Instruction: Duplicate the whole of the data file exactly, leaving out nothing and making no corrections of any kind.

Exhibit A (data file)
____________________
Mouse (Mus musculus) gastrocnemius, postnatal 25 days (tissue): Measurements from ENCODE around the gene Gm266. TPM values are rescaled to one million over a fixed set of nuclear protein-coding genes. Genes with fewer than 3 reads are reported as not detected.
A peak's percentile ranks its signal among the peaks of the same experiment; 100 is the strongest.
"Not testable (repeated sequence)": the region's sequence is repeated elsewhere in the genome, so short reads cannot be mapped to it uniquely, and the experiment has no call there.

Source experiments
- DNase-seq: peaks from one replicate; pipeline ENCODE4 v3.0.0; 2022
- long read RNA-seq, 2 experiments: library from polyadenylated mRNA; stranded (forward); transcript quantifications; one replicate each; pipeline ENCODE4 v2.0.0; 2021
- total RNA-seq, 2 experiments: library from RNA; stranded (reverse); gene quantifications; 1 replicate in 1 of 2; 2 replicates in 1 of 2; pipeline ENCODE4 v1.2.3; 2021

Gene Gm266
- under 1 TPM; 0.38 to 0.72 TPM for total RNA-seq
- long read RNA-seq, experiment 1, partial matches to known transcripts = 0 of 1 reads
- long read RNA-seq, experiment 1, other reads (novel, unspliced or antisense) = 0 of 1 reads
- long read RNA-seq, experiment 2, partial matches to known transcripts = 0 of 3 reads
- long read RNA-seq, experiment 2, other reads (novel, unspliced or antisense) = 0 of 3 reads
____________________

Mouse (Mus musculus) gastrocnemius, postnatal 25 days (tissue): Measurements from ENCODE around the gene Gm266. TPM values are rescaled to one million over a fixed set of nuclear protein-coding genes. Genes with fewer than 3 reads are reported as not detected.
A peak's percentile ranks its signal among the peaks of the same experiment; 100 is the strongest.
"Not testable (repeated sequence)": the region's sequence is repeated elsewhere in the genome, so short reads cannot be mapped to it uniquely, and the experiment has no call there.

Source experiments
- DNase-seq: peaks from one replicate; pipeline ENCODE4 v3.0.0; 2022
- long read RNA-seq, 2 experiments: library from polyadenylated mRNA; stranded (forward); transcript quantifications; one replicate each; pipeline ENCODE4 v2.0.0; 2021
- total RNA-seq, 2 experiments: library from RNA; stranded (reverse); gene quantifications; 1 replicate in 1 of 2; 2 replicates in 1 of 2; pipeline ENCODE4 v1.2.3; 2021

Gene Gm266
- under 1 TPM; 0.38 to 0.72 TPM for total RNA-seq
- long read RNA-seq, experiment 1, partial matches to known transcripts = 0 of 1 reads
- long read RNA-seq, experiment 1, other reads (novel, unspliced or antisense) = 0 of 1 reads
- long read RNA-seq, experiment 2, partial matches to known transcripts = 0 of 3 reads
- long read RNA-seq, experiment 2, other reads (novel, unspliced or antisense) = 0 of 3 reads